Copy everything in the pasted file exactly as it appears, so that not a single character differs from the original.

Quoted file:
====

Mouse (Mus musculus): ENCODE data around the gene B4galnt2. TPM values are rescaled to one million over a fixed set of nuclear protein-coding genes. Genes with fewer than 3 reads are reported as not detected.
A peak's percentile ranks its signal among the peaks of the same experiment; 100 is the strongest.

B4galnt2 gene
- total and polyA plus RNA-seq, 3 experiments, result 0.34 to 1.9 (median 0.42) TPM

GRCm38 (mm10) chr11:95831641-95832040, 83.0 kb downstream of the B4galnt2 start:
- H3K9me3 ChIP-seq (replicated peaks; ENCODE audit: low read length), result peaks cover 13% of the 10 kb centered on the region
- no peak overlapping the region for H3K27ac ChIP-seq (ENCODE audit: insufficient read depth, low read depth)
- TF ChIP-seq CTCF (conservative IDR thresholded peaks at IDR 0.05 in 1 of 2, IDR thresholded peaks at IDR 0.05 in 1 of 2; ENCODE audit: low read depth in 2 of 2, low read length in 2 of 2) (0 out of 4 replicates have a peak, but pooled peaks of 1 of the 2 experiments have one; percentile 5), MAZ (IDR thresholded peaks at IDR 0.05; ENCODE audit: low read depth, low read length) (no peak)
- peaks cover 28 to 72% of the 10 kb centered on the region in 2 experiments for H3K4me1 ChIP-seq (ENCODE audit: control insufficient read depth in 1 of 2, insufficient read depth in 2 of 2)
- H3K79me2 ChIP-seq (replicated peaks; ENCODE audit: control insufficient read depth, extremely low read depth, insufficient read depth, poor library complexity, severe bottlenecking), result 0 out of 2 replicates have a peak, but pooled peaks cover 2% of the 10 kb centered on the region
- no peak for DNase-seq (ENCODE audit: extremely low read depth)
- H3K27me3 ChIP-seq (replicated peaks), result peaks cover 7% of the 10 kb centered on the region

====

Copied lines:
Mouse (Mus musculus): ENCODE data around the gene B4galnt2. TPM values are rescaled to one million over a fixed set of nuclear protein-coding genes. Genes with fewer than 3 reads are reported as not detected.
A peak's percentile ranks its signal among the peaks of the same experiment; 100 is the strongest.

B4galnt2 gene
- total and polyA plus RNA-seq, 3 experiments, result 0.34 to 1.9 (median 0.42) TPM

GRCm38 (mm10) chr11:95831641-95832040, 83.0 kb downstream of the B4galnt2 start:
- H3K9me3 ChIP-seq (replicated peaks; ENCODE audit: low read length), result peaks cover 13% of the 10 kb centered on the region
- no peak overlapping the region for H3K27ac ChIP-seq (ENCODE audit: insufficient read depth, low read depth)
- TF ChIP-seq CTCF (conservative IDR thresholded peaks at IDR 0.05 in 1 of 2, IDR thresholded peaks at IDR 0.05 in 1 of 2; ENCODE audit: low read depth in 2 of 2, low read length in 2 of 2) (0 out of 4 replicates have a peak, but pooled peaks of 1 of the 2 experiments have one; percentile 5), MAZ (IDR thresholded peaks at IDR 0.05; ENCODE audit: low read depth, low read length) (no peak)
- peaks cover 28 to 72% of the 10 kb centered on the region in 2 experiments for H3K4me1 ChIP-seq (ENCODE audit: control insufficient read depth in 1 of 2, insufficient read depth in 2 of 2)
- H3K79me2 ChIP-seq (replicated peaks; ENCODE audit: control insufficient read depth, extremely low read depth, insufficient read depth, poor library complexity, severe bottlenecking), result 0 out of 2 replicates have a peak, but pooled peaks cover 2% of the 10 kb centered on the region
- no peak for DNase-seq (ENCODE audit: extremely low read depth)
- H3K27me3 ChIP-seq (replicated peaks), result peaks cover 7% of the 10 kb centered on the region